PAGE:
Read Parking Zones Fact Sheet

Download Parking Zones Map

This article is going to press between the City’s public meetings on April 6 and 13, 2017, when the City provided updates to its proposed parking pilot.  Changes are anticipated between the meetings, as well as after.  Be sure to check KWA’s website for the latest details and a map of the pilot area (which is much smaller than the confines of either King William or Lavaca).  Comments about the revised proposal should be submitted to KWA or me no later than May 13. 

Parking on the commercial corridor (Alamo, Presa and St. Mary’s) will be limited to three-hour parking.  The pilot area will be roughly two blocks off each street in the commercial corridor. 

In October 2014, the King William Association and Lavaca Neighborhood Association created an ad hoc joint committee to secure a parking needs assessment from the City that would support solutions to our traffic-related problems.  These problems included, among other things, decreased visibility at intersections, blocked driveways and impaired first responder access.  Both KWA and LNA conducted surveys, held meetings and engaged in social media discussions.  Transportation issues were regularly addressed in the KWA newsletter while City staff worked with its outside engineering consultant to secure a study and recommendations.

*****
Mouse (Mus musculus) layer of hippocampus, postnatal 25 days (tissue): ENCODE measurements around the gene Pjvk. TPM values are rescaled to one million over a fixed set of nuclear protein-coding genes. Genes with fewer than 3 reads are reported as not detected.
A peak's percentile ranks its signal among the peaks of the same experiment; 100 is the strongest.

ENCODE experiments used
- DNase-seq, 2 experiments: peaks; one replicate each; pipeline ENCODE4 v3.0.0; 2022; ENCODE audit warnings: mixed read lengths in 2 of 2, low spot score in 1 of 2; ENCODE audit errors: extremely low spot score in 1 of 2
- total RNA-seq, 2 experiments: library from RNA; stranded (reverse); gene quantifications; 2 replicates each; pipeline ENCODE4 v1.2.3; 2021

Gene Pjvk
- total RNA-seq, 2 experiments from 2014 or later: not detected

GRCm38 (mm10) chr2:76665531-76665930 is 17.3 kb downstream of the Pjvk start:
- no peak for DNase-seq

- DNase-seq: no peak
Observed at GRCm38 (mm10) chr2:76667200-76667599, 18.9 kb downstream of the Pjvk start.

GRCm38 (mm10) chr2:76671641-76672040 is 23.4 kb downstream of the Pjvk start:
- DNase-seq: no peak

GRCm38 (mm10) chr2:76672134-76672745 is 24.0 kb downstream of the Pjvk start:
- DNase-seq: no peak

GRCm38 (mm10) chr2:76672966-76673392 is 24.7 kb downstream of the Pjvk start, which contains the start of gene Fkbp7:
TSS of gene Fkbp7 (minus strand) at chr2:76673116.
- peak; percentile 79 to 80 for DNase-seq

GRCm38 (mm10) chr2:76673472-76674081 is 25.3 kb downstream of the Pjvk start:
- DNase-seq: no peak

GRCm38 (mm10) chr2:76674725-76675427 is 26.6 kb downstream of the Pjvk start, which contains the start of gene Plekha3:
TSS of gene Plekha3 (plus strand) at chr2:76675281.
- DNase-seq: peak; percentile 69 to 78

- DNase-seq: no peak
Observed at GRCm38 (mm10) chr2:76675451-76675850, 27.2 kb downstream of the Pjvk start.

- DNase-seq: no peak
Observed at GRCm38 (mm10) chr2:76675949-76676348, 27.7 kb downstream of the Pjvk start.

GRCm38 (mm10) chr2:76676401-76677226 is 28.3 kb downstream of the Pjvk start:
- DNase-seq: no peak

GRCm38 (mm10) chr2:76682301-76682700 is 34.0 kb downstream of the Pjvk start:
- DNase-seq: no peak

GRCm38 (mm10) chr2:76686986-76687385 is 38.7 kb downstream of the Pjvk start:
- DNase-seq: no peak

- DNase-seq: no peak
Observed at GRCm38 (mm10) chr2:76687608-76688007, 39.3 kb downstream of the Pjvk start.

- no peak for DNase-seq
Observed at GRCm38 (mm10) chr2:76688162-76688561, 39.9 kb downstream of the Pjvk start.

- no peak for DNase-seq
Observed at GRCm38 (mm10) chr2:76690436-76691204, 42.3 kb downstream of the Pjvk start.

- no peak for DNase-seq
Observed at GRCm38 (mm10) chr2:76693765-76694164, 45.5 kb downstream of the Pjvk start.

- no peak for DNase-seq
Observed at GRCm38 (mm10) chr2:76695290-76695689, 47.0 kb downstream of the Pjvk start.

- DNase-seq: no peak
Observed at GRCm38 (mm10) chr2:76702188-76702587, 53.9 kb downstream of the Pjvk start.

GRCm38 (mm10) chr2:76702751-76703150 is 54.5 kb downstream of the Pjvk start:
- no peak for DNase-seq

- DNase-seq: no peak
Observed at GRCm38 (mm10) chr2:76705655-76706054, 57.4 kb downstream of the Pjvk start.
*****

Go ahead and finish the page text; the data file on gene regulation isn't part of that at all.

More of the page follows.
The KWA and LNA joint Parking/Transportation Committee met with the City’s staff and consultant in July to discuss the ongoing review of our transit issues. The City is working closely with the consultant to identify best practices for permit parking and to further identify funding sources for solutions. Another meeting was expected in late August or early September. - Rose Kanusky, Committee Chair

KWA and LNA created a joint parking/transportation committee in October 2014 to secure a parking needs assessment.  Since that time, this volunteer committee has attempted to address a wide variety of transit-related issues.  In summary, the committee has:

  • Attended over two dozen meetings with city officials and stakeholders.
  • Surveyed current transit-related signage.
  • Conducted a traffic/parking survey for Lavaca and the same survey for King William.
  • Secured a city sponsored online survey regarding narrow streets.
  • Acquired two technical memos from the city’s consultant regarding current conditions.
  • Created “This Could Be A Ticket” push card for parking offenses.
  • Authored numerous newsletter articles and board reports.
  • Received additional safety striping at the Alamo/Probandt intersection.